Timing of Efficient and Undiscovered Portscans

Timing of Efficient and Undiscovered Portscans

Marc Ruef
Marc Ruef
Oliver Kunz
Oliver Kunz
time to read: 5 minutes

During a penetration test we were confronted with rather unique requirements:

The requests should be performed as efficiently as possible without triggering an alarm in the system.

Because the target’s infrastructure was not maintained by our client (also our target) but by one of their external partners, we were not to involve the third party in our security testing. At that point, we didn’t know about the ideal timing behaviour of our requests. But this would play a crucial role in our mission in order to perform automated requests during an early phase of the testing. So we found ourselves at crossroads.

Efficiency vs. Camouflage

Research

In order to best gauge our possibilities of access we gathered information relating to the detection of many requests (typically during a portscan or a flooding). We defined the threshold using two values:

  1. Number of accesses
  2. per time unit (in our case, seconds)

To find this data for commonly used products, we used the following sources:

Results

In the following table, the number of requests (Req) per second (Sec). in order to get a unified number that can be compared, we complied the value nr/1S, the number of requests (nR) per second (1S). The arithmetic average of this number is 85.928.

Product Req Sec nR/1S
Aolynk Broadband Router 5 1 5
Astaro Firewall 100 1 100
Avira Internet Security 50 5 10
Billion BiPAC 100 1 100
Bullguard Internet Security 6 0.6 10
Checkpoint Firewall-1 30 20 1.5
Checkpoint Safe@Office 30 20 1.5
Checkpoint UTM-1 30 20 1.5
Checkpoint VPN-1 30 20 1.5
Checkpoint ZoneAlarm 30 20 1.5
Cisco ASA/PIX 8 120 0.07
cPanel lfd 11 260 0.04
Deerfield VisNetic Firewall 3 10 0.3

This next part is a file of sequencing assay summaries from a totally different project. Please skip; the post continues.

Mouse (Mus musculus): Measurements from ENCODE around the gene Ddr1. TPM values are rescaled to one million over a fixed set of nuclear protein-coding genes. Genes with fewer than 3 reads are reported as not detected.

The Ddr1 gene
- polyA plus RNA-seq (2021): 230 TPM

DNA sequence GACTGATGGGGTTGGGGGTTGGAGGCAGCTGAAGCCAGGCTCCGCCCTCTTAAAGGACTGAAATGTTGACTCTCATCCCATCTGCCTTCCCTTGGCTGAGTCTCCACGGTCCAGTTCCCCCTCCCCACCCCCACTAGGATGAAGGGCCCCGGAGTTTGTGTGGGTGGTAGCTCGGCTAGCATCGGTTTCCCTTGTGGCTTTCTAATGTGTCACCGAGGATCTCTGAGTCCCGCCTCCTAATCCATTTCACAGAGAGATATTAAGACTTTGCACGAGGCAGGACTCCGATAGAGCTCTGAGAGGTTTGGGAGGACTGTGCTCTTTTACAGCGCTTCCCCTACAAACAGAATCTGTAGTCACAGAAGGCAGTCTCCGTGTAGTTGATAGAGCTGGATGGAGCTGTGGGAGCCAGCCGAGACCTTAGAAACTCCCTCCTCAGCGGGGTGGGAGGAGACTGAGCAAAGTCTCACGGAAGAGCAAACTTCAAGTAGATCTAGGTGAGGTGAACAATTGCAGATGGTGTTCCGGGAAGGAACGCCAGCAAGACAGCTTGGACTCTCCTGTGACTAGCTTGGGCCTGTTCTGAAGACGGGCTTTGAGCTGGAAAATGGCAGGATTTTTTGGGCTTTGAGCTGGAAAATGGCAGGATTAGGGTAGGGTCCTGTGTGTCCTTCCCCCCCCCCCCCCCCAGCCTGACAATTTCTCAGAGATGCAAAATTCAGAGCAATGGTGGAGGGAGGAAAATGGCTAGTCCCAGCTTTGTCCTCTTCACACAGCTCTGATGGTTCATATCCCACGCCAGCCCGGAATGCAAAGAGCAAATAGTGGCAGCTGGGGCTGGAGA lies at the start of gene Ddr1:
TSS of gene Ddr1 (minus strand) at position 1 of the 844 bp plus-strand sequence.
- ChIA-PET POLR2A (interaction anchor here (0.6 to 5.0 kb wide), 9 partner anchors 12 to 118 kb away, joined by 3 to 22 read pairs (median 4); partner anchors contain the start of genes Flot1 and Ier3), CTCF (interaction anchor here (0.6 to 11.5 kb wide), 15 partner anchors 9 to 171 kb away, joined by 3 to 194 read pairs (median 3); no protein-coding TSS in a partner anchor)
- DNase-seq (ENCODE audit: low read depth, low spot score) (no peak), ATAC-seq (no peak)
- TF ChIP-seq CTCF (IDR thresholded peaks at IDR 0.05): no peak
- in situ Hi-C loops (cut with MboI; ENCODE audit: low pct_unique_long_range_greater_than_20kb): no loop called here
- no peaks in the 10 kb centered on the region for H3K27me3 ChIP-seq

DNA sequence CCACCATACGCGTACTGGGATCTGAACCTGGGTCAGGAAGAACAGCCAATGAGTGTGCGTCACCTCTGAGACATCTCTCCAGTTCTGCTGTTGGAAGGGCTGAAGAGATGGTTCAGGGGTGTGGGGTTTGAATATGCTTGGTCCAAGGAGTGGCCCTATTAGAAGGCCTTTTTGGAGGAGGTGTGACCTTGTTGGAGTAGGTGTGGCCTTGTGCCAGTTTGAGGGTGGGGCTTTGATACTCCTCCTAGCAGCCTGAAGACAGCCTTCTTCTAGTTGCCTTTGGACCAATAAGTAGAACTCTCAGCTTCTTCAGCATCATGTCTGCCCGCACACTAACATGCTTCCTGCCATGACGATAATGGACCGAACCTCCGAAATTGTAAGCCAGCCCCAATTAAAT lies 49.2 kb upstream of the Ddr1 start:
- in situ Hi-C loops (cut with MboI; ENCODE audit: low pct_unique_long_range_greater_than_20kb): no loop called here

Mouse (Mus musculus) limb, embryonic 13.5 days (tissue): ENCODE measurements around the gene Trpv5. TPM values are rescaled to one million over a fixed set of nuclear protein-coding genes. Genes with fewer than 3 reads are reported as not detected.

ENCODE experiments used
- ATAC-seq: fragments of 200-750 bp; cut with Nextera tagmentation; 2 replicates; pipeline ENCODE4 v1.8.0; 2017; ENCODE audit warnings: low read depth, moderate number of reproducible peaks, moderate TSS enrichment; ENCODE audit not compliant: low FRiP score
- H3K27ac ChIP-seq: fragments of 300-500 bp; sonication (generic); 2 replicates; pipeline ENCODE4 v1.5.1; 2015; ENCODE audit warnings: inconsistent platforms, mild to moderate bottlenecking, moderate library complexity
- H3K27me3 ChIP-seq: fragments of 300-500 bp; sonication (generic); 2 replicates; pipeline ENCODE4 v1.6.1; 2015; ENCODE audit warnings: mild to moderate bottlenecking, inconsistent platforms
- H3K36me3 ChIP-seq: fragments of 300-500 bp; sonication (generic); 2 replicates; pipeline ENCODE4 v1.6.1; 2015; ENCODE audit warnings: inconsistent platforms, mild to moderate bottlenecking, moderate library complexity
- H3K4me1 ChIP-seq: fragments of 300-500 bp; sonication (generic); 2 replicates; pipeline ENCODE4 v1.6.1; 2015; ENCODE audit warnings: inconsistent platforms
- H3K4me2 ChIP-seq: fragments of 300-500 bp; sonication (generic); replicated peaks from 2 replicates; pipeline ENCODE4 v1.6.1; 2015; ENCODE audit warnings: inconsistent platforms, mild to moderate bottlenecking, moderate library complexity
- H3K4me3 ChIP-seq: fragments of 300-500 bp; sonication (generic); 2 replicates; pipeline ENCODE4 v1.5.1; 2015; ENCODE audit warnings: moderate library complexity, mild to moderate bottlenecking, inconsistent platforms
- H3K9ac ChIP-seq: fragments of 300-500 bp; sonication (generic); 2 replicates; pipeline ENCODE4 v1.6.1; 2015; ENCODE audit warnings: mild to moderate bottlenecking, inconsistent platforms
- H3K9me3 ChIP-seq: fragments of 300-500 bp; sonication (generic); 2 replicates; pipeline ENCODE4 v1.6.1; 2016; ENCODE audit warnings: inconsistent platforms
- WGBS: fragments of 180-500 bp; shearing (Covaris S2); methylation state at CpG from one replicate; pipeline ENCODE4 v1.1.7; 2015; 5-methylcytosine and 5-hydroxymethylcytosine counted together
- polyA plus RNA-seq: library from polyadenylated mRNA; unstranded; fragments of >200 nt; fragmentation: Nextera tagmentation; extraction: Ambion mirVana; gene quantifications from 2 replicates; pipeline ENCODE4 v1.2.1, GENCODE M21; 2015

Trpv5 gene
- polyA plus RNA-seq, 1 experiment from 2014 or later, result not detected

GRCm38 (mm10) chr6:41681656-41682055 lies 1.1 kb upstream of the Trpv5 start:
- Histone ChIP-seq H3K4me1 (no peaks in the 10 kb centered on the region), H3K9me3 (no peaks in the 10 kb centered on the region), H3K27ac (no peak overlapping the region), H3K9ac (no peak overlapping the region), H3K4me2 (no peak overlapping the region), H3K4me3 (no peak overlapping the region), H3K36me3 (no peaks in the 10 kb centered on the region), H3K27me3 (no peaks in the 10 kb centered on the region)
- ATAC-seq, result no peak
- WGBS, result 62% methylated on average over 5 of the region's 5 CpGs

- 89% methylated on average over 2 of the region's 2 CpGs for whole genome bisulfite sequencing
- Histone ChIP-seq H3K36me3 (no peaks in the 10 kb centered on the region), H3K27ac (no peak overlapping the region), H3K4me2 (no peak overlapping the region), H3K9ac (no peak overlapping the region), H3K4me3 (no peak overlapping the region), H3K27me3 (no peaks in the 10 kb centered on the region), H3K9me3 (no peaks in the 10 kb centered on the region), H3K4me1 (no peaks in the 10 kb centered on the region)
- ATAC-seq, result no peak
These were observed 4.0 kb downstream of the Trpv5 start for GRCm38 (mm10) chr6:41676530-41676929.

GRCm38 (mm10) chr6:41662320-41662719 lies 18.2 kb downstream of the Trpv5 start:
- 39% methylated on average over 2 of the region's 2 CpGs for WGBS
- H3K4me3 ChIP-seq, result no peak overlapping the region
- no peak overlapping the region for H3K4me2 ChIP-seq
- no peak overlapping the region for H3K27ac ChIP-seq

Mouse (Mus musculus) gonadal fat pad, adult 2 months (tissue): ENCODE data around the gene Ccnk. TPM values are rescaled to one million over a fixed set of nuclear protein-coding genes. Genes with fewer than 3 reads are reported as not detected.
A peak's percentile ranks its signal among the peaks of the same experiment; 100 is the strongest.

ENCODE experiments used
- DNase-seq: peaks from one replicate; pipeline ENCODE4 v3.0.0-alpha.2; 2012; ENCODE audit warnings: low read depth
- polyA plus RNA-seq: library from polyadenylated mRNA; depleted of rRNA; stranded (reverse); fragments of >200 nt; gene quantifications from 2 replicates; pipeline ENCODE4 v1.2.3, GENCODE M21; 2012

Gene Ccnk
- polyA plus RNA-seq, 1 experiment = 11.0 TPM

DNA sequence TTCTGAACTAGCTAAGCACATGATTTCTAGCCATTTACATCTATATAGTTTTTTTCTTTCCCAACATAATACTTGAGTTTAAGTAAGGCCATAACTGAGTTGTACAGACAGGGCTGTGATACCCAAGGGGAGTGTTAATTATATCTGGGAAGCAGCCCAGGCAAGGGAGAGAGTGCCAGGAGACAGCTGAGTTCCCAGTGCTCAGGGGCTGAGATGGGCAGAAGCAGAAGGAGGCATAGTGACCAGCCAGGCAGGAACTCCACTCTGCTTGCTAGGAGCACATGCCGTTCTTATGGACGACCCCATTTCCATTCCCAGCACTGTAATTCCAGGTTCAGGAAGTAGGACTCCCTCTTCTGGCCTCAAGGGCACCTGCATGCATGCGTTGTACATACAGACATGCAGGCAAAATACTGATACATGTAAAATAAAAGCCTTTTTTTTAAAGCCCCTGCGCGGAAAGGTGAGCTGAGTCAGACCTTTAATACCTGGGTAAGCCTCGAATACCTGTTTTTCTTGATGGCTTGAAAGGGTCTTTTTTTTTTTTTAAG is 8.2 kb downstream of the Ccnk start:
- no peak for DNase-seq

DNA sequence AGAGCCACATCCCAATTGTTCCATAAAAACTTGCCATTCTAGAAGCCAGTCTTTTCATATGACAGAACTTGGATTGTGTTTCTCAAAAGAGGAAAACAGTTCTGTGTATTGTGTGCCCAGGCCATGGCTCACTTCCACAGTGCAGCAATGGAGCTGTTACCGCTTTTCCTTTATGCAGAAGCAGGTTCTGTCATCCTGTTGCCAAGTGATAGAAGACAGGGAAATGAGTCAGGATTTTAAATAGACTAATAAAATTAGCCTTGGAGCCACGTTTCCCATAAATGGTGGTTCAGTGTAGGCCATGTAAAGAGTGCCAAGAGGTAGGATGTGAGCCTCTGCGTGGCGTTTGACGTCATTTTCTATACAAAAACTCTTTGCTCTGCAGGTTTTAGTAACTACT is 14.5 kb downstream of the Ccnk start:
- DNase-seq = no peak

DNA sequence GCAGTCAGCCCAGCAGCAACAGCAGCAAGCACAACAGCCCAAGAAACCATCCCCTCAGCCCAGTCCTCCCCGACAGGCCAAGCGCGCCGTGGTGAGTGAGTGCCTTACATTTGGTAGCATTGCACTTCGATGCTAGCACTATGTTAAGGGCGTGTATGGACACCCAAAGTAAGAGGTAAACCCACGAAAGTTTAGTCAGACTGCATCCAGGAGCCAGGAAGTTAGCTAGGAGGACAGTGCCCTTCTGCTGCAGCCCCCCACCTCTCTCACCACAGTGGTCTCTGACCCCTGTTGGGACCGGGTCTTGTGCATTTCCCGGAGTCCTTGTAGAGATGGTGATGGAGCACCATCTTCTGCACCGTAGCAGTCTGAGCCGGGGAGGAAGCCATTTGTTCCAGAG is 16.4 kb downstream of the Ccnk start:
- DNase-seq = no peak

Inmon Traffic Sentinel 5 600 0.01
Juniper JunOS 10 0.01 2000
Juniper IDP 20 120 0.17
Juniper ScreenOS 10 5 2
Logsurfer+ 100 300 0.33
McAfee Sidewinder 5 30 0.17
Microsoft ISA 10 60 0.17
Microsoft TMG 10 60 0.17
Outpost Firewall 8 1 8
Port Scan Attack Detector 5 5 1
scanlogd 7 3 2.33
Snort 5 60 0.08
SonicWALL 300 1 300
Sophos Endpoint Protection 3 0.3 10
Sophos UTM 3 0.3 10
Watchguard Edge 10 1 10
Zyxel Zywall 30 60 0.5

Some factors stood out. All of them didn’t make our work easier:

Timing of products when detecting portscans

Summary

A reliable guideline for the threshold of port scan detection is the standard value of Checkpoint products. Thirty requests over twenty seconds is a maximum average of 1.5 packets per second, which is the median of the values in this article.

If you are confronted with the same paradoxical requirements as we were then you should go for approximately 1.3 packets per second in order to remain undetected. The offset of 0.2 was chosen as a buffer in order to be absolutely safe and undetected. Using nmap we enabled the switch —max-rate 1.3 in order to maintain that rate.

However, this view is only capable of dealing with standard settings of any product. The further recommendations by vendors, clients and experts as well as the settings that end up being used have to be looked at on an individual basis.

About the Authors

Marc Ruef

Marc Ruef has been working in information security since the late 1990s. He is well-known for his many publications and books. The last one called The Art of Penetration Testing is discussing security testing in detail. He is a lecturer at several universities, like ETH, HWZ, HSLU and IKF. (ORCID 0000-0002-1328-6357)

Oliver Kunz

Oliver Kunz has been in information security since 2010. Mainly, he deals with incident response, forensics and the security of mobile devices.

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